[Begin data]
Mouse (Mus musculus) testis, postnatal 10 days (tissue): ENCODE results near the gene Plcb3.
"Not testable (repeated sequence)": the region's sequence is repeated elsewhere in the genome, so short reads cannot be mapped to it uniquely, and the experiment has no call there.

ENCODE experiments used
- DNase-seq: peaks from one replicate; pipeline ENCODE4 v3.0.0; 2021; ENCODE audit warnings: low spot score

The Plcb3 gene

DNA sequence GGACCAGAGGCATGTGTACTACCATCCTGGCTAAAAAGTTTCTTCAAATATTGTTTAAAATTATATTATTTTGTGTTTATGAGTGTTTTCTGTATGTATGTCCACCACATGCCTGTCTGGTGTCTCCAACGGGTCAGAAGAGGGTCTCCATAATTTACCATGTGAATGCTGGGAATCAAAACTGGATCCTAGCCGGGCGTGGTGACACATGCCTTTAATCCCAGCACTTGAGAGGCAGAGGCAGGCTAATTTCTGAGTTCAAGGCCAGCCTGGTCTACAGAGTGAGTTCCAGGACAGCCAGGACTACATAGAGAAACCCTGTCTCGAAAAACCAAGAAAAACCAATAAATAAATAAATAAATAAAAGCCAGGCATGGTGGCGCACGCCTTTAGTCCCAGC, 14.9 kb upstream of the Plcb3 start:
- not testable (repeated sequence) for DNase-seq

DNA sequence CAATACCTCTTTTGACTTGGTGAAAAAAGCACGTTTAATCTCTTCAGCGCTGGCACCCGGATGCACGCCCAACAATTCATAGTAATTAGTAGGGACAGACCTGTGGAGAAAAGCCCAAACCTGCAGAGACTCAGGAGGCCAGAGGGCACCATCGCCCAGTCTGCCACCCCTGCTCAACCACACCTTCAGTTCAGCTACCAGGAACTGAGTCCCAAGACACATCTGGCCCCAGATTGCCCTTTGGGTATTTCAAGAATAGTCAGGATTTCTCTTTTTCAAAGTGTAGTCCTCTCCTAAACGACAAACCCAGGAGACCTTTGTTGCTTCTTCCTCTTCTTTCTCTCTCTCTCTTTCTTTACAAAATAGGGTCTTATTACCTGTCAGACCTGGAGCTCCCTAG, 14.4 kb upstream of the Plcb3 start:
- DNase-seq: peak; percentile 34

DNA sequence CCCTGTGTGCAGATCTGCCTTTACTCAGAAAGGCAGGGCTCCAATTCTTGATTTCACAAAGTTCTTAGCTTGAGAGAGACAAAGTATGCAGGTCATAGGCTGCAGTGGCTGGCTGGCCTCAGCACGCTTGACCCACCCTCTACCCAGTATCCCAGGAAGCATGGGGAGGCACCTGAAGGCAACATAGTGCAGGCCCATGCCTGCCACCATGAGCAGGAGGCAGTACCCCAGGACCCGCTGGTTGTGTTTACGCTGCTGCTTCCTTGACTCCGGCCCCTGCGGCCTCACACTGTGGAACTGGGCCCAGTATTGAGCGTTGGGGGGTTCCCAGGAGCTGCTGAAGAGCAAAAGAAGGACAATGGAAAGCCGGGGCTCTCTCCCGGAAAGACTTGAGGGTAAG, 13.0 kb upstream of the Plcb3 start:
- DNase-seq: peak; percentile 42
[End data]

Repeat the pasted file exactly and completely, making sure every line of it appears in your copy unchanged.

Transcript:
Mouse (Mus musculus) testis, postnatal 10 days (tissue): ENCODE results near the gene Plcb3.
"Not testable (repeated sequence)": the region's sequence is repeated elsewhere in the genome, so short reads cannot be mapped to it uniquely, and the experiment has no call there.

ENCODE experiments used
- DNase-seq: peaks from one replicate; pipeline ENCODE4 v3.0.0; 2021; ENCODE audit warnings: low spot score

The Plcb3 gene

DNA sequence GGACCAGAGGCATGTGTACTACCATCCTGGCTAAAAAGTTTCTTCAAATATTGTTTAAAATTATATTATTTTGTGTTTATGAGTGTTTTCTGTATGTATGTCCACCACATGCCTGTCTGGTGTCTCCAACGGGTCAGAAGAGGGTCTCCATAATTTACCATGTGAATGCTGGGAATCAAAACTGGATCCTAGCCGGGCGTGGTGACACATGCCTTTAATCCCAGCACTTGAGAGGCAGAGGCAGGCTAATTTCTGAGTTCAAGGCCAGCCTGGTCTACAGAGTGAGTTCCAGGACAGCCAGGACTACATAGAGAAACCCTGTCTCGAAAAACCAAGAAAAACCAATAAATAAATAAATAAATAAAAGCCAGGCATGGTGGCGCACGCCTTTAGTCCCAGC, 14.9 kb upstream of the Plcb3 start:
- not testable (repeated sequence) for DNase-seq

DNA sequence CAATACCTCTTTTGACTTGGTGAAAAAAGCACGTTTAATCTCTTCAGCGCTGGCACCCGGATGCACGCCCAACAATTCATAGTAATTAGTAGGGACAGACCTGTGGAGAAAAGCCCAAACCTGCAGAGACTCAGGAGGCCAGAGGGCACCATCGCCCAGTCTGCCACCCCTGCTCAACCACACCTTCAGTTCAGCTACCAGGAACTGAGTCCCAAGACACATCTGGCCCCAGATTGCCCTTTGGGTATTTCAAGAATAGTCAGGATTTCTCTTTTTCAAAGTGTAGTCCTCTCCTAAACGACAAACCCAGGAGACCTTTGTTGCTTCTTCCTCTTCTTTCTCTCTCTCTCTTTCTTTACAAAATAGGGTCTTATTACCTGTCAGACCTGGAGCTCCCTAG, 14.4 kb upstream of the Plcb3 start:
- DNase-seq: peak; percentile 34

DNA sequence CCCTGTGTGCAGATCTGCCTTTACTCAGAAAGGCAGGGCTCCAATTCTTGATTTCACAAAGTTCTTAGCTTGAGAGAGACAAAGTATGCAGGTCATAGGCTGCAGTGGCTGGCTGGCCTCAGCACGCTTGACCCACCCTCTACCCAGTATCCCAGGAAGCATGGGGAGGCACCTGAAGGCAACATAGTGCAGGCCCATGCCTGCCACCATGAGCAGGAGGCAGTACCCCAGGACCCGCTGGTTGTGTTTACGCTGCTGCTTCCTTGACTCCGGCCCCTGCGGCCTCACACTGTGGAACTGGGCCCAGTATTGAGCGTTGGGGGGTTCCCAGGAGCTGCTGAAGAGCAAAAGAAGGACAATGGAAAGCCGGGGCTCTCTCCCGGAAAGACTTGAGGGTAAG, 13.0 kb upstream of the Plcb3 start:
- DNase-seq: peak; percentile 42